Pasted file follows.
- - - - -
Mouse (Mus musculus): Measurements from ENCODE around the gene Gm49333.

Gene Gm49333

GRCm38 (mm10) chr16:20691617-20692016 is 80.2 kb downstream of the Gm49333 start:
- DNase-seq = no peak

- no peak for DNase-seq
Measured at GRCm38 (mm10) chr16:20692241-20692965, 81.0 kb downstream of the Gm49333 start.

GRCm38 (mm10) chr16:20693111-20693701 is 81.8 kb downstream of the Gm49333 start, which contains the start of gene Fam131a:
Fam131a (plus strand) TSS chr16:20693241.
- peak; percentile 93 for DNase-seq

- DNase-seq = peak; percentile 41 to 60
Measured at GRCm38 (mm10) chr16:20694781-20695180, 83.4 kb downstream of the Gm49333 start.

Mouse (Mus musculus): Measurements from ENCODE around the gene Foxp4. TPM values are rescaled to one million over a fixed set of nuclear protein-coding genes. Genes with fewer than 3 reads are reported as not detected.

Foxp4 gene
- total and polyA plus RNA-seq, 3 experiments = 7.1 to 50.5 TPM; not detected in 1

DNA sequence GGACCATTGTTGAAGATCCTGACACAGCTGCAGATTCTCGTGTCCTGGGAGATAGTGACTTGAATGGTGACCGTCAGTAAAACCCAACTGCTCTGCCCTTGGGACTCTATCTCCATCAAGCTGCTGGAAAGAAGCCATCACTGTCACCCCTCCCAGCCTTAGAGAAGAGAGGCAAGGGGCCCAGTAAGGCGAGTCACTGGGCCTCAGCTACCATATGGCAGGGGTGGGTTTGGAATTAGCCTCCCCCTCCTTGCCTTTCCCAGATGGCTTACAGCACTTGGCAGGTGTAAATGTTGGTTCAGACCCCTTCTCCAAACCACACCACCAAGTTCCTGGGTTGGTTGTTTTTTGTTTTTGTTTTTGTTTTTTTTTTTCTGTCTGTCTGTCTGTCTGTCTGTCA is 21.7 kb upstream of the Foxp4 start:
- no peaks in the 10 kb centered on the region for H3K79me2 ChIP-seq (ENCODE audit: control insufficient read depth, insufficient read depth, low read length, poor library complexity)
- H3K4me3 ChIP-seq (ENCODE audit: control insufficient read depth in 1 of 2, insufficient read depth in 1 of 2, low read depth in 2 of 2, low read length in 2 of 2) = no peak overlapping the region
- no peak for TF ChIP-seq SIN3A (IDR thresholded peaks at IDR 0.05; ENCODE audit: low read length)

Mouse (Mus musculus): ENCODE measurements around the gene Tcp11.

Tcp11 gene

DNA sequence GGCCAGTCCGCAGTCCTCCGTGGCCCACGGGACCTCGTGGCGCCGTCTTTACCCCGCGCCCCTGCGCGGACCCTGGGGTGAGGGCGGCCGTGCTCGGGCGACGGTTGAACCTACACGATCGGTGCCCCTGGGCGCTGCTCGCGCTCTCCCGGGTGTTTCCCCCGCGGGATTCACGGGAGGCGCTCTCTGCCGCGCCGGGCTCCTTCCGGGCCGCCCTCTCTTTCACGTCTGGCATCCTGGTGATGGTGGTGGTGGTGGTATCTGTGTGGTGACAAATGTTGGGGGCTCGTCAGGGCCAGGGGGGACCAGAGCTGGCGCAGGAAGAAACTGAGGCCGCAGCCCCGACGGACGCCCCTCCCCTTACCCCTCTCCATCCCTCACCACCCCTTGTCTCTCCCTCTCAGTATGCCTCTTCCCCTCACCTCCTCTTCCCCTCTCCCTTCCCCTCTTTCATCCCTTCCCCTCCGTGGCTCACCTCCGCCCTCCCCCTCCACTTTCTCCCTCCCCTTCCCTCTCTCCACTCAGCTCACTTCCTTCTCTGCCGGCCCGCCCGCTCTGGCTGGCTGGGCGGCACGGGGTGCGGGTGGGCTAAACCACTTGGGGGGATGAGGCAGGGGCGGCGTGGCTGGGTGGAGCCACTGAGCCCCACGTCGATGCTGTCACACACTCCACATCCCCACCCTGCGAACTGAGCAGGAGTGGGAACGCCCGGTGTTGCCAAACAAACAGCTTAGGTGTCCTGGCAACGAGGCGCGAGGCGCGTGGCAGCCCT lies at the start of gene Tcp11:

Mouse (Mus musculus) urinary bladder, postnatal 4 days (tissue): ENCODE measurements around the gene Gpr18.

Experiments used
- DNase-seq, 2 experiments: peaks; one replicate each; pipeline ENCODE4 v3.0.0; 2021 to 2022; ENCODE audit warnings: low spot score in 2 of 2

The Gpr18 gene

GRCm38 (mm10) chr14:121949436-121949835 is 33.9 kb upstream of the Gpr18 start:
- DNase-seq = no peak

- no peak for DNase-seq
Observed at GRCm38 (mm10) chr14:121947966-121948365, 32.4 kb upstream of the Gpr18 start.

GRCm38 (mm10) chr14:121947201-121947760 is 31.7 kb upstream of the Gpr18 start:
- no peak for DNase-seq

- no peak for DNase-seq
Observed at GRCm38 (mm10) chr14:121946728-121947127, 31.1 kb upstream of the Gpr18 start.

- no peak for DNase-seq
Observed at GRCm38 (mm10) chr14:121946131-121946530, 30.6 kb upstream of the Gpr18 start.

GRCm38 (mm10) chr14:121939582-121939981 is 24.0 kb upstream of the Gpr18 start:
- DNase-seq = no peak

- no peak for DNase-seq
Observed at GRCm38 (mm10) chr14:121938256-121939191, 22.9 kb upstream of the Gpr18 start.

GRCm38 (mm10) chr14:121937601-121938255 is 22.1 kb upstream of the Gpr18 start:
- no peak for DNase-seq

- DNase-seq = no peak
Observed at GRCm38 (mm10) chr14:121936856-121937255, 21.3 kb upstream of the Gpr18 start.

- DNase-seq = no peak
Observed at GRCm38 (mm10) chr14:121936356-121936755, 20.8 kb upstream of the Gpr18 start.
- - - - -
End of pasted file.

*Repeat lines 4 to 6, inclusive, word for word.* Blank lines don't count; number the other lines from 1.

- DNase-seq = no peak

- no peak for DNase-seq
Measured at GRCm38 (mm10) chr16:20692241-20692965, 81.0 kb downstream of the Gm49333 start.